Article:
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The making of Designer Babies

The film was winner of

The Fellini Prize Citation
"The jury awarded the prize to this film as they consider that it carries an important message for the present and the future.  The theme developed in the film gives rise to ethical considerations in relation to the many possibilities that rapidly developing research in genetics is opening up for mankind.  The argument is enhanced by the way this issue is translated in film language."

I had only a short time to chat to Iain Gaffney during the Movie 2002 Festival at Chesterfield,  before he had to collect his UNCA awards from Chairman, Kenneth Seeger, but the fast-talking young movie maker packed in a lot of information ...

Iain Gaffney receives his UNICA awards from Kenneth Seeger. Amazingly Designer Babies was his very first film. He had done a media course, worked as a photographer on a feature film and tried various other movie-related jobs but this was the first of his own ideas to be realised, his first real attempt at making a movie.

The film deals in a blackly comic way with a future where people can choose the nature of their babies and what happens to the rejects. Shot in a mixture of black-and-white and colour with a powerful impressionistic jazz soundtrack by Lee Sykes it raises all sorts of moral issues without preaching.

I was startled to hear that when it was being made Iain was becoming a father for the first time.

On the use of black-and-white:

Still from 'Designer Babies'. "I think it says much more and I wanted to use both monochrome and colour, to experiment. Black and white means more, is more provocative and also makes people look better. I think it grabs the attention."
On production design:

"We called in favours and like all low-budget/no-budget productions sought out the cheapest ways. For example the "real" baby at the end was created by a Swedish firm at a fraction of the Hollywood cost."

Funding:

"The Knights of Saint Columba, a Registered Charity, put up most of the money because of the subject matter. Yorkshire Arts Board turned us down saying the script "lacked character." Now it seems that if an Art Board turns down a script we are 100% guaranteed to go out and make it! Of the five awards they did hand out three folded ... didn't even make it to the final cut. They were handing out £10,000 a time. We raised £3,000 and have now won several international awards and are hoping for a distribution deal with a cinema chain."

Future:

"We've made a three minute comedy on digital video talking about the meaning of life. We've got a budget now for a nice comedy called Eric Saves The Day about a boy that breaks his dad's window. And I am going for a low-budget feature film - a black comedy - about two grannies.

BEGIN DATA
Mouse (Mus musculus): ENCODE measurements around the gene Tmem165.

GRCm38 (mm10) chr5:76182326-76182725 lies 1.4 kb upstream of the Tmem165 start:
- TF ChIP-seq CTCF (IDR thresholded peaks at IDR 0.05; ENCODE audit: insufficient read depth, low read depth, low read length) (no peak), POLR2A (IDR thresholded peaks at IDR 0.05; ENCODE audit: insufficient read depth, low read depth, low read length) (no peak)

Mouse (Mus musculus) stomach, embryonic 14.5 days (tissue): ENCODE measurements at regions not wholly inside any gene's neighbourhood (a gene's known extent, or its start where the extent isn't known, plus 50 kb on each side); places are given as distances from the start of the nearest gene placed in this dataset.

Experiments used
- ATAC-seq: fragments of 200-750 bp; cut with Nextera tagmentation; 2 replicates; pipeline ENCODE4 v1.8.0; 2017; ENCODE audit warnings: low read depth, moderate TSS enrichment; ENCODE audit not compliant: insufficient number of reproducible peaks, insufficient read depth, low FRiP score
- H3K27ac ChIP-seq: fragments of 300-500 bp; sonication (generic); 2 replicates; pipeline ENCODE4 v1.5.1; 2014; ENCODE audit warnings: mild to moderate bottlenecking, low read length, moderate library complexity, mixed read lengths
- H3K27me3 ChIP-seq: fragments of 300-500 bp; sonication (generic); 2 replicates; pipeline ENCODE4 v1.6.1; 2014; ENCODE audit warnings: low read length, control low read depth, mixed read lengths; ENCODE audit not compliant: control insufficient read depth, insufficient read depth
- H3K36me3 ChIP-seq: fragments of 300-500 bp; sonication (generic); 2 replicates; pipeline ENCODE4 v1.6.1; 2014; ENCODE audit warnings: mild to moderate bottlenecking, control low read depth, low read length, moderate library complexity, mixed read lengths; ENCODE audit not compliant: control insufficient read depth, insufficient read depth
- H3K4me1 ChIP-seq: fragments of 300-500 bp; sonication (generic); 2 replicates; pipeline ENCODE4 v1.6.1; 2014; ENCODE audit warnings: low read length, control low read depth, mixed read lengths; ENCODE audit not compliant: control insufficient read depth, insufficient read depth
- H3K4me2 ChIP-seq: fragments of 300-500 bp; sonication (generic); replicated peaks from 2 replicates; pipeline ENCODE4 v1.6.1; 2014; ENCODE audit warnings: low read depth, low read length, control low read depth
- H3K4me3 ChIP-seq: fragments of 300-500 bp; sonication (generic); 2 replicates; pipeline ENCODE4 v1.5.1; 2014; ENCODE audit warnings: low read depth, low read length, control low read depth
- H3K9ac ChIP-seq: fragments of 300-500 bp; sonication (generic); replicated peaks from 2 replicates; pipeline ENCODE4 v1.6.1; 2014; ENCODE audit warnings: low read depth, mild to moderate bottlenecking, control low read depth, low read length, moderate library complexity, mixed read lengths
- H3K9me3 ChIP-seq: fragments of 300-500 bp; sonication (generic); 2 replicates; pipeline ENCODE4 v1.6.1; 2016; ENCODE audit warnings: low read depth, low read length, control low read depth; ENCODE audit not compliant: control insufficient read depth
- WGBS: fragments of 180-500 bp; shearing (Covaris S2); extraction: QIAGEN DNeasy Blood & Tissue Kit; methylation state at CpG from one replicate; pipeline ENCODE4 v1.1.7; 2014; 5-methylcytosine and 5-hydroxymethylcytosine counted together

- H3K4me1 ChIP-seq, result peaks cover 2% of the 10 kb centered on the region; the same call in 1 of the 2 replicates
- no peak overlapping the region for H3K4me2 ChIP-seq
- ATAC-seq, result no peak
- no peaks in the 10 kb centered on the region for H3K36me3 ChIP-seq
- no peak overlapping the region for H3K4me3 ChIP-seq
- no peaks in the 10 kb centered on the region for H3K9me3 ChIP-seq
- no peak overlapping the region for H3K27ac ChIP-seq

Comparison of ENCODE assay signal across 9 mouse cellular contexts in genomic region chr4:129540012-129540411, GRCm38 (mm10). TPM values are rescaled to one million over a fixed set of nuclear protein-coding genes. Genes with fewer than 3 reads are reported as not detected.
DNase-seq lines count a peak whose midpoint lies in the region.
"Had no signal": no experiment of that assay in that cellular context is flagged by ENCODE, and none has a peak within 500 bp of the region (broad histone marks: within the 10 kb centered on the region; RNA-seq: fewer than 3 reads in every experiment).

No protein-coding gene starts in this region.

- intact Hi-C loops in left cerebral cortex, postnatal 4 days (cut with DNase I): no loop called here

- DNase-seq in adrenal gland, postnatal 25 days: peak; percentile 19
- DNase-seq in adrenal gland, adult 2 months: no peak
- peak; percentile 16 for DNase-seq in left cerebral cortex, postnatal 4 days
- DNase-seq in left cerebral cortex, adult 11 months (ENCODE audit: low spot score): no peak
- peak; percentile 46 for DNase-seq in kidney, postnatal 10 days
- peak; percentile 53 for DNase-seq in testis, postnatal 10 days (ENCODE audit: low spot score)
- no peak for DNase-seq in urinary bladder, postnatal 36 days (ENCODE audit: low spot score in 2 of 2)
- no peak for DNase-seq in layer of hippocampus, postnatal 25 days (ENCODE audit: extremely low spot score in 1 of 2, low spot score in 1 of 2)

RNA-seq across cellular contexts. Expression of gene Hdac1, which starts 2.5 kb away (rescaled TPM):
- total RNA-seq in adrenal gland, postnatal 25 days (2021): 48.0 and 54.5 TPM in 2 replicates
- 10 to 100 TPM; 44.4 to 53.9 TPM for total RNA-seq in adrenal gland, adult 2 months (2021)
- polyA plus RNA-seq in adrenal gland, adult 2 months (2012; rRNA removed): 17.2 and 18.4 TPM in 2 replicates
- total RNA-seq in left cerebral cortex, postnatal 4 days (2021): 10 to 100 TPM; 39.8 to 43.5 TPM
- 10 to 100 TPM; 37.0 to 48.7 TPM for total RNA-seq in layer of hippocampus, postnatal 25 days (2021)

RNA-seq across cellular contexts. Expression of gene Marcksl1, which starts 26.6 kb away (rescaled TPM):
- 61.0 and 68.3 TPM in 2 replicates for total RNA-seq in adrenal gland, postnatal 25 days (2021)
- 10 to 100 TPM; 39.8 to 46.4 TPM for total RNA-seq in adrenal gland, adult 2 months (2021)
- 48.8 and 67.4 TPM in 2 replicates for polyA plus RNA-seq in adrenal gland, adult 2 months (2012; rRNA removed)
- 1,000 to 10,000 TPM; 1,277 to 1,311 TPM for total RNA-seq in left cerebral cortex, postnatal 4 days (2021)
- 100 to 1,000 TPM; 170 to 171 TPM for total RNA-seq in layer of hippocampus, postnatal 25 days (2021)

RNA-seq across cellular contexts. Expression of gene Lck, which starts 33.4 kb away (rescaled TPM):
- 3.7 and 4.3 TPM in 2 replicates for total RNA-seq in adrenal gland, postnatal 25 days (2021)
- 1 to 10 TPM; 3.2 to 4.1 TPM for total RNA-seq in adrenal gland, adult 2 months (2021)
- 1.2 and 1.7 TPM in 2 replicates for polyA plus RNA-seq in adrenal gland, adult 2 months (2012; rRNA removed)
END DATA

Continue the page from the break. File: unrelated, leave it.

"If you want a revolution in film making, I'm all for it. As far as I'm concerned we don't have an industry in Britain. But, for example, I didn't hear of the IAC until we started going to festivals. There is a wealth of talent - I hate using the words "amateur" or "professional", we're all just film makers of every calibre. It's our choice what we make. We have great talent but you don't get in unless you know the right people. It happens everywhere, it's the way of the world. You just have to have determination.

"We're trying to shoot more and more on super-8mm. Though digital is great I still think that for saturation, depth and colour you can't touch film. Now with Pro-8mm from America offering stock, cameras, telecine deals and so on in this country we can do that. You can transfer it onto DV and download it into your computer for editing. "

A regular team:

"There's too much money wasted in making films. It would be lovely to be paid, to have it as a full-time job, but at the same time if you want to make something you need a group of people round you which is very important. Film makers like Robert Rodriguez and Ken Russell are great influences.

Book cover. We haven't got the big bucks - but we explore how we can combine the new with the old, digital technology with film technology, and be as creative as we want to be.

"There's a couple of us in York who have got together and the press coverage for Designer Babies as it wins awards has created a lot of interest. Mike Harman, director of Brassed Off is based in York and he is the first established film maker who has written back to me and wished me luck. He is trying to set up a film funding body up there - but funding bodies are all changing once again. There a worry that money will revert to the "London cronies" again. You could get bitter ... but there's no point. You find ways round it. Look at the book 'Rebel Without A Crew' by Robert Rodriguez - it's the movie making bible for me."

Iain's role:
Ian Gaffney "I tried various jobs in film making. I thought I wanted to be Harrison Ford but the first day in front of the cameras I realised I didn't like that. I've moved to camera work and directing which seem to be my strengths. Those are what I want to do. It doesn't matter if you have 30 million dollars or 3,000 dollars - the same rubbish can emerge. You have the same problems, face the same challenges, money can't always solve those challenges - it's down to the director."
At that point we have to head back to the gala show and Iain asks how he can join IAC, so we stop off at the desk for application forms.



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Page updated on 08 October 2011
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